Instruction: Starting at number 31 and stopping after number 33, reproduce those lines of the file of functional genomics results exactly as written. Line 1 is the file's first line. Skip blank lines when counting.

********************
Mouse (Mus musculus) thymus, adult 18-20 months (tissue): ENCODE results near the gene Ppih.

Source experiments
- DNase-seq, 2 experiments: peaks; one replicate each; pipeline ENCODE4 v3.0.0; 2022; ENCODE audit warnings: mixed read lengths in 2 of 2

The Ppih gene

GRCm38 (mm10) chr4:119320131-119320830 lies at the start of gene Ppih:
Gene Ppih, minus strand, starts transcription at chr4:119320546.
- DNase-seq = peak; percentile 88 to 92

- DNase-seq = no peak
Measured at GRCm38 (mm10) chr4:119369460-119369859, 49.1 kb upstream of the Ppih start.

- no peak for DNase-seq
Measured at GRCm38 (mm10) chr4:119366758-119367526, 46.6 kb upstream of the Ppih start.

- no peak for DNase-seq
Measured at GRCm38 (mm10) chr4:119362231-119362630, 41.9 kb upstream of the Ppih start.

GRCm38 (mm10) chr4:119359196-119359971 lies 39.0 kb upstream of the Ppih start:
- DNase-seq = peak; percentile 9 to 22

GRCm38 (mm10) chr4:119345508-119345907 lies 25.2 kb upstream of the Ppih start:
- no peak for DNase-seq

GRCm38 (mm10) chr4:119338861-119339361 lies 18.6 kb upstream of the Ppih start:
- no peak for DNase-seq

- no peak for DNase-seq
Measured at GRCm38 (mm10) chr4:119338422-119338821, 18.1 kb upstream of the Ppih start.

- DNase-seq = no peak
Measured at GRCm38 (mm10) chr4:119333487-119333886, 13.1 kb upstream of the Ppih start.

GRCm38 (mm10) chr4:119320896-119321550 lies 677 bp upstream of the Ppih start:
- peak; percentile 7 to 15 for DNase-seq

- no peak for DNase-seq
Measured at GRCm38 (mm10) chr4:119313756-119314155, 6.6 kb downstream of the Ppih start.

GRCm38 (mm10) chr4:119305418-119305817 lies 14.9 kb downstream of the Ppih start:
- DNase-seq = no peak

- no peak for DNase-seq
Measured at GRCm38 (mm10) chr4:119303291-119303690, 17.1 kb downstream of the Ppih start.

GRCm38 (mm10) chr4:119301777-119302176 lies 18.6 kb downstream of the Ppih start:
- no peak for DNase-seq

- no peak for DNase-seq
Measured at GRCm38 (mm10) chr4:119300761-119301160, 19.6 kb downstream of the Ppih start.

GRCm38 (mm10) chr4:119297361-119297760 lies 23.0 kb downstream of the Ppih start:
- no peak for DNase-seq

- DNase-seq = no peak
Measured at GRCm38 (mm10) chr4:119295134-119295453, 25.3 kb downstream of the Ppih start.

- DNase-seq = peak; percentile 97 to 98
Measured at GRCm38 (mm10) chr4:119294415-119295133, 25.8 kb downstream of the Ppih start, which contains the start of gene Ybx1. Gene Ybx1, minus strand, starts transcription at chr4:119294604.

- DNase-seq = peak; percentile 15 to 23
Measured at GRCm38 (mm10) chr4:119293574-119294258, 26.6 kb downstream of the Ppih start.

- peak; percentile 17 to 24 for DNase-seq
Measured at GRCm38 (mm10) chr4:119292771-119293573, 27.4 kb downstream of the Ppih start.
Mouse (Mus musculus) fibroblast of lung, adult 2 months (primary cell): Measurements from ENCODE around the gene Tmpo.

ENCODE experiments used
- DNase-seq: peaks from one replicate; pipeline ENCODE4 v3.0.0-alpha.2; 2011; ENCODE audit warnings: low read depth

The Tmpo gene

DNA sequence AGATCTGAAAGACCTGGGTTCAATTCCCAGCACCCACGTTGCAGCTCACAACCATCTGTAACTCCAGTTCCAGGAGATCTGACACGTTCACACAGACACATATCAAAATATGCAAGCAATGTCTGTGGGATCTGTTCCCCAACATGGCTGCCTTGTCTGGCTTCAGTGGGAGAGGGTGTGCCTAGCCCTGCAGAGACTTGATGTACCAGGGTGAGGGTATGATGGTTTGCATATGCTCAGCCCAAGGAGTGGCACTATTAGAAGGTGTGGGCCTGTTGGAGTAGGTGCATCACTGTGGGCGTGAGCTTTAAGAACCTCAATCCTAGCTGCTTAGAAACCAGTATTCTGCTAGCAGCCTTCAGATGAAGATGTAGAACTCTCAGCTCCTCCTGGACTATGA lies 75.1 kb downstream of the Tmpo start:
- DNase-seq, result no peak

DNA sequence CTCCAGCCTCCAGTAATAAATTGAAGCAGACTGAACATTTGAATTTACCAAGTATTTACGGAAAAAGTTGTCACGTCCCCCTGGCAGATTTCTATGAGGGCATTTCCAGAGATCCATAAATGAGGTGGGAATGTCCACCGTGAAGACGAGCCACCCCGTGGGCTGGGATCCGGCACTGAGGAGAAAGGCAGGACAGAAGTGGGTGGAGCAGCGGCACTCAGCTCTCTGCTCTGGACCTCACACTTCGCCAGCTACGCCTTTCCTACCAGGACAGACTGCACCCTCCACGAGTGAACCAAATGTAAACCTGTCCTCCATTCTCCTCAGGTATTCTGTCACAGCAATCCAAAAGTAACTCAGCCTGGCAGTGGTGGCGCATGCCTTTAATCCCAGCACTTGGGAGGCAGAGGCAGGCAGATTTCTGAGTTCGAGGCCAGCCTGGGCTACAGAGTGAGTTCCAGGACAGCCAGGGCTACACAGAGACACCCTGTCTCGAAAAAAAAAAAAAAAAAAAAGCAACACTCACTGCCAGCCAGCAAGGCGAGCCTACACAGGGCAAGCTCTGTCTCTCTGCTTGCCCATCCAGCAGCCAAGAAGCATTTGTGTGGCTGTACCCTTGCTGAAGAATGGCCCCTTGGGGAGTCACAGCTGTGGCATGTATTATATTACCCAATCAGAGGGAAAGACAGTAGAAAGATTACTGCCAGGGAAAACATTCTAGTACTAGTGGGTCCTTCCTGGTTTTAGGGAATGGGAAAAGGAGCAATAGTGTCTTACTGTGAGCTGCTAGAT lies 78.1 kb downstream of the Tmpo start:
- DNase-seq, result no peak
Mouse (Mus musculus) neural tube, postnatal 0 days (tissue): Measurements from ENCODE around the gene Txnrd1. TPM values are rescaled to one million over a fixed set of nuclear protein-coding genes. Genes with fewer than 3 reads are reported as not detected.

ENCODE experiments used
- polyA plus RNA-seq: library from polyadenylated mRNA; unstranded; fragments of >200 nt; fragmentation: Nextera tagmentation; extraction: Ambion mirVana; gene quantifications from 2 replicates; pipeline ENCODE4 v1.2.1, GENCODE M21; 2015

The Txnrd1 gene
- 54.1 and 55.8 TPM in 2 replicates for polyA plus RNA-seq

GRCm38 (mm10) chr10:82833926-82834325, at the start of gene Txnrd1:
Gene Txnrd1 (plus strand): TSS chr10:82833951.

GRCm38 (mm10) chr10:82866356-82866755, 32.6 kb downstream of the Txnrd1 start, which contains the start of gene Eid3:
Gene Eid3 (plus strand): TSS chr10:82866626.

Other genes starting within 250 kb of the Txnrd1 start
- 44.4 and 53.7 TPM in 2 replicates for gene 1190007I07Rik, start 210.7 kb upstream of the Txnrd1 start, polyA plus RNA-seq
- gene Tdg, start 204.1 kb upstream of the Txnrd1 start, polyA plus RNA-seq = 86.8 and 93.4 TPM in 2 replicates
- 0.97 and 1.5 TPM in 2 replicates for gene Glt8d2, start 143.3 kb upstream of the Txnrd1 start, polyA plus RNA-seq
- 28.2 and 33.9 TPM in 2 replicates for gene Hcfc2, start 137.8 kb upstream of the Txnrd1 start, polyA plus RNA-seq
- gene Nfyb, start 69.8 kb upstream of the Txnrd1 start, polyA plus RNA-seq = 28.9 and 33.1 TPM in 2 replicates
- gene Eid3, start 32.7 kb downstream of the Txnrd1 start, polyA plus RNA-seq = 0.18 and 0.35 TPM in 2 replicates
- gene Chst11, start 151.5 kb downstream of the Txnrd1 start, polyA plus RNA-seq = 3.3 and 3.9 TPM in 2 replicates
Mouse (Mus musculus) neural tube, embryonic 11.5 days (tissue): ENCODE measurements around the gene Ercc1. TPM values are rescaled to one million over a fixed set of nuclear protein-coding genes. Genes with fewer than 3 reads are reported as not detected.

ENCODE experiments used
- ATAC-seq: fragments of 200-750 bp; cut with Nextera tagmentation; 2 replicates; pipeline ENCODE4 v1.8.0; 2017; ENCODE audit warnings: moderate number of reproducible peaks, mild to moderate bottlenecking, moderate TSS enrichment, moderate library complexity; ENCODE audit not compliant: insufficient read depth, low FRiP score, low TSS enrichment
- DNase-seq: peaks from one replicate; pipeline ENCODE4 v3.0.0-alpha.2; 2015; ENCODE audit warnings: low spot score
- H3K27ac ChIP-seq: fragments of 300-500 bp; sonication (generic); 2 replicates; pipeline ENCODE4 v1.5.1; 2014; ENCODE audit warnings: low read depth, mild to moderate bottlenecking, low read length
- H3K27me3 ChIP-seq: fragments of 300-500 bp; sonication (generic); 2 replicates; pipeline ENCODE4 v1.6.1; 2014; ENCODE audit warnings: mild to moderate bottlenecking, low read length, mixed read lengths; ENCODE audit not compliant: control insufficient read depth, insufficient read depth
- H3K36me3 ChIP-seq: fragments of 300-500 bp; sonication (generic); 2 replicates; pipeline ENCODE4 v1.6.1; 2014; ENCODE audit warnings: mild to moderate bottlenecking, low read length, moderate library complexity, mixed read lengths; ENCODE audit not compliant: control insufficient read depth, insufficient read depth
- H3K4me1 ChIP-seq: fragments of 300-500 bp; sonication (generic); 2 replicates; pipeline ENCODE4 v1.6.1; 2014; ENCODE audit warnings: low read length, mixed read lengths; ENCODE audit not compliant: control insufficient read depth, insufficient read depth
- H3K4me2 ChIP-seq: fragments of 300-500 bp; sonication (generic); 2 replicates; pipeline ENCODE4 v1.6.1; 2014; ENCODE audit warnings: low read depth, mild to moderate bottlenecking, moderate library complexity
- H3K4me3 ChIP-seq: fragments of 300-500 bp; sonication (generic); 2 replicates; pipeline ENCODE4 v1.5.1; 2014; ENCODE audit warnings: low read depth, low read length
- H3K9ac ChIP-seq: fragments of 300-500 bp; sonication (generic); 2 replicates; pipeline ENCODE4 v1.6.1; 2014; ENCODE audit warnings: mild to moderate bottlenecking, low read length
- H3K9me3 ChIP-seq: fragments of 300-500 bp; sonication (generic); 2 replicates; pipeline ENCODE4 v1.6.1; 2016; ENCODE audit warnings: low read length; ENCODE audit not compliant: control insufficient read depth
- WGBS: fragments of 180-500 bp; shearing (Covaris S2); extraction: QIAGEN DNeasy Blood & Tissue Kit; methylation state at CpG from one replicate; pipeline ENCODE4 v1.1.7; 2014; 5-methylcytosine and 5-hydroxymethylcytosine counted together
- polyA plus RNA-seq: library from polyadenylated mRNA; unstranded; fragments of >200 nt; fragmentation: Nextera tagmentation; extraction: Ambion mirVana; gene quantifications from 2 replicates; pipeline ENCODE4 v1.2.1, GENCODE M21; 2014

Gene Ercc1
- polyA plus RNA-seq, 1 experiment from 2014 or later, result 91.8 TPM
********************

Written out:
Measured at GRCm38 (mm10) chr4:119303291-119303690, 17.1 kb downstream of the Ppih start.

GRCm38 (mm10) chr4:119301777-119302176 lies 18.6 kb downstream of the Ppih start:
- no peak for DNase-seq